Random Samples

Science  15 May 1998:
Vol. 280, Issue 5366, pp. 1013

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  1. Neuron Growth and ApoE

    One form of a gene that has been linked to Alzheimer's disease appears to stimulate growth in mouse nerve cells, although a less common form does not, scientists have found. The research could shed light on how people recover from brain injuries as well as how Alzheimer's disease develops.

    The gene in question codes for apolipoprotein E (apoE), a protein made in the brain's astrocyte cells. ApoE seems to help spur nerve cell growth and clear up debris from injuries brought by head trauma or stroke. But no one knows just what the protein does in the human brain and how its various versions, or alleles—E2, E3, and E4—differ.

    Mouse studies have been of limited use because mice make only one form of apoE, which only partly resembles human apoE. But now a Washington University team led by neuroscientist David Holtzman says it's gotten around that problem. The scientists first injected fertilized mouse eggs with genes to produce human apoE3 or apoE4. Then, they report in the 1 May Journal of Neuroscience, they bred those mice with those lacking the gene for apoE, creating offspring that make only human apoE. The team then took some of the offspring's astrocytes and cultured them with neurons to mimic the cells' interaction in the brain.

    Holtzman found that neurons exposed to apoE3 grew dendrites and axons about twice as long as did those exposed to apoE4 or to controls exposed to no apoE. “It could be that the ability of neurons to repair after injury might be related to your apoE genotype—and that could also be important in Alzheimer's,” says Holtzman.

    “This is an excellent paper that presents new data about the potential differences in function of apoE3 and apoE4 in the brain,” comments Allen Roses, a leading Alzheimer's genetics researcher and vice president at Glaxo Wellcome Research and Development in Research Triangle Park, North Carolina. The model may help reveal the role of apoE in response to brain injury and stress, he says.

  2. Moscow Dino Egg Scramble

    Moscow was the site of paleontological intrigue last month after construction workers supposedly unearthed a dinosaur egg in the middle of the city. But it looks to have all been just a joke.

    On 27 April, a steam shovel excavating at the site of a huge trade and entertainment center picked up a whitish oval object about 35 centimeters long. A supervisor for Ingeocom, the construction company, says the firm contacted the Russian Academy of Sciences' Paleontology Institute (PIN) and was told the object might be a dino egg. Company President Mikhail Rudyak, a former geologist, says that at PIN's request, he halted work at the site so scientists could check it out.

    Ingeocom then invited journalists to come ogle the egg. But when they arrived at the site they found no one to answer questions except an anonymous man calling himself “a St. Petersburg paleontologist.” Rudyak then swept up in a limousine and announced that the egg would be put temporarily in a “safe place.” As photographers clicked away, the “egg” was taken out of the trench, put in a Xerox carton, placed in an armored van from Russian International Bank, and spirited away.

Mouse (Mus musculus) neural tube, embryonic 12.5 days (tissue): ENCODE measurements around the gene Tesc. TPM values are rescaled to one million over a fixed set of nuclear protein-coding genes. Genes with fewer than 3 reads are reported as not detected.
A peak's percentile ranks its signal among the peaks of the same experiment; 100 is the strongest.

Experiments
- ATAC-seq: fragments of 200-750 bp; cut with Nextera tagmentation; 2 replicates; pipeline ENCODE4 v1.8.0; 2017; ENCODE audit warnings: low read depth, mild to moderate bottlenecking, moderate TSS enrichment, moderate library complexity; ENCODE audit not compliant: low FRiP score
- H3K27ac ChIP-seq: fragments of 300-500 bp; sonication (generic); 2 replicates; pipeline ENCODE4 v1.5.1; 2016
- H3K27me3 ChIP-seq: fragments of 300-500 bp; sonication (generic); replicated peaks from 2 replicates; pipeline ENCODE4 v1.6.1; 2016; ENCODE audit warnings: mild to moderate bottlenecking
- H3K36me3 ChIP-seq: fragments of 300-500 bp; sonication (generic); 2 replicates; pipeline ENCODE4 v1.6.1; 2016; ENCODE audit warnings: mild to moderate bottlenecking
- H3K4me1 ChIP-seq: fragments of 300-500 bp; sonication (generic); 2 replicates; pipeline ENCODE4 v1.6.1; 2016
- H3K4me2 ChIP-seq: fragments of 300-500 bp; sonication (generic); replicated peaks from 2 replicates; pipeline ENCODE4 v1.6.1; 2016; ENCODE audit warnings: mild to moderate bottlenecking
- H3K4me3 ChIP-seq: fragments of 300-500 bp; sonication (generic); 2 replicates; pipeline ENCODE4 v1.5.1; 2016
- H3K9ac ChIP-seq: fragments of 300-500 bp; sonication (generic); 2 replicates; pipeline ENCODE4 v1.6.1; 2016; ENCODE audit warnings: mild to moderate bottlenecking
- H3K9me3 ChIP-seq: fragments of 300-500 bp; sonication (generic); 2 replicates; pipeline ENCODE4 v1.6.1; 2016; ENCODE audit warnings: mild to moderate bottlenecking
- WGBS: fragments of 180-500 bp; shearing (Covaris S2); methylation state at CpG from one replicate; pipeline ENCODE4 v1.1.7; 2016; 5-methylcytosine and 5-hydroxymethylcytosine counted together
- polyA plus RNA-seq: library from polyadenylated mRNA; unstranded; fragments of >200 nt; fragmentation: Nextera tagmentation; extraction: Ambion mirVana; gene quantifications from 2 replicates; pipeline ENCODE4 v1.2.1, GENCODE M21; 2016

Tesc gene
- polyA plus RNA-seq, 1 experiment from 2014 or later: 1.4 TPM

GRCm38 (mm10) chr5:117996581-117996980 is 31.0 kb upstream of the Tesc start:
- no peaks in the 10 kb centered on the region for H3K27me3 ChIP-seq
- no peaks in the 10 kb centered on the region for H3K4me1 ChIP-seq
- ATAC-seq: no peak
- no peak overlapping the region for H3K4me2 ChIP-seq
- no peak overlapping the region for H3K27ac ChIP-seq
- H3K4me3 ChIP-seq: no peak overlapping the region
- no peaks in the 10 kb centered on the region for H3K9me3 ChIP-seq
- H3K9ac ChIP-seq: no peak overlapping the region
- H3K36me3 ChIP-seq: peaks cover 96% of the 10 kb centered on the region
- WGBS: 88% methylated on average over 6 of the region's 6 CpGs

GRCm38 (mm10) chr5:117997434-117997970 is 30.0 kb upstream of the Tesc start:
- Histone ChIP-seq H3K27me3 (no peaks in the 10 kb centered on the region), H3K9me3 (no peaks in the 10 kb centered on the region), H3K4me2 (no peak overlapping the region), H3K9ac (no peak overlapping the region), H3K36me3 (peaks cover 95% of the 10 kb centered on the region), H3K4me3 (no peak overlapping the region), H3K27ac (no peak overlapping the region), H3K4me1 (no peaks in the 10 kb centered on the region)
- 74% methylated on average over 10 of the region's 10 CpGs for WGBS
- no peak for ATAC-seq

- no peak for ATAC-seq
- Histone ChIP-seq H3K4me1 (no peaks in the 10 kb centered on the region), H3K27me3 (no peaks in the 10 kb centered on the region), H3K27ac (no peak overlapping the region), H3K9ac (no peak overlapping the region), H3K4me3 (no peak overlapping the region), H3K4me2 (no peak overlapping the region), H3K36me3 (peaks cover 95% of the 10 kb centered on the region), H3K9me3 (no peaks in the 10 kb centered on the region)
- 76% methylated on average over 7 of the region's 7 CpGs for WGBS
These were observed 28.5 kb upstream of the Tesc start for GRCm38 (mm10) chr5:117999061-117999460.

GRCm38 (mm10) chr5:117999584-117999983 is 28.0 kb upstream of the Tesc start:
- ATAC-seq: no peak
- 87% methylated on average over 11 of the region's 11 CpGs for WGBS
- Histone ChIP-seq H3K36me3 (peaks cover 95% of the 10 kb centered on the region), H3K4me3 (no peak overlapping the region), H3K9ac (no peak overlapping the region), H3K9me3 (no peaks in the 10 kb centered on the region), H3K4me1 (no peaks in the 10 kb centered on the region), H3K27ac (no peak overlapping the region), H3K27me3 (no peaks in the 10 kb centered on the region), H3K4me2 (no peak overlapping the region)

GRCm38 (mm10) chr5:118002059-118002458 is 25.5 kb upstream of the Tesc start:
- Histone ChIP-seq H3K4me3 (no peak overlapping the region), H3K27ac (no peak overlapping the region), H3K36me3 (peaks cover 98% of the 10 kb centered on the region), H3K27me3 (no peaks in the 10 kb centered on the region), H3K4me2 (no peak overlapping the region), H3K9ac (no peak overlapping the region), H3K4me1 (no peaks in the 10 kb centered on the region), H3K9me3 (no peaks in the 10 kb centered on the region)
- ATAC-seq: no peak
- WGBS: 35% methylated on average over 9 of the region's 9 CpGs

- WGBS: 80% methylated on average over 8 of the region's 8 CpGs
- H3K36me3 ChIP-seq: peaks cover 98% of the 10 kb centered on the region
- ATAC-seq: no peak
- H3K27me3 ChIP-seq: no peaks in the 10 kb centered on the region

A later inquiry to PIN revealed that no one there had been notified of the discovery. “The possibility of finding a dinosaurus egg in the center of Moscow is practically nil,” says director Alexei Rozanov. No explanation has been forthcoming from Ingeocom, but to some observers it looked like a publicity stunt. Indeed, Rudyak told a reporter the egg might inspire a name for the center after Jurassic Park—in Russian, Yurski Kurski.

  3. Authentic Deep Impact

    It's been almost 5 years since comet Shoemaker-Levy 9 broke up and smashed into Jupiter, but shock waves from the impacts are still reverberating around the Hollywood solar system. Last week, Steven Spielberg unleashed Deep Impact, the fifth comet-strikes-Earth film made in the past 20 years and, scientists who have seen it say, by far the most technically accurate one.

    Big splash.

    Sandia impact simulation.

    According to NASA's impact-hazard impresario, David Morrison of Ames Research Center in Mountain View, California, Deep Impact does a bang-up job in realism and technical accuracy. The film “gets high marks for understanding the nature of the impact threat and for the quality of its special-effects imagery,” he says, thanks in part to a flock of technical advisers that included the late Gene Shoemaker of comet Shoemaker-Levy fame. Both the comet impact in the Atlantic and the ensuing tsunami crashing into the East Coast are strikingly authentic looking, Morrison says. The folks at New Mexico's Sandia National Laboratories, who have been simulating comet crashes and tsunamis with a supercomputer, are also impressed. “They produced superior visuals that appear remarkably realistic,” says Sandia simulator Arthurine Breckenridge.

    In contrast, this year's other big-budget treatment of an almost-end-of-world-by-impact scenario, Armageddon, stumbles right off the bat, says Morrison. Its asteroid is the size of Texas, a million times more massive than any asteroid that could threaten Earth. And, absurdly, no one notices it until a few weeks before impact.

  4. Most looked-to labs

    Cancer gene researcher Bert Vogelstein leads the citation sweepstakes for the '90s, handily beating the more prolific Salvador Moncada, according to the Institute for Scientific Information in Philadelphia, which recently totted up citations from 1990 through mid-1997. Howard Hughes researchers (Vogelstein included) make up 10 of the top 50 most highly cited.

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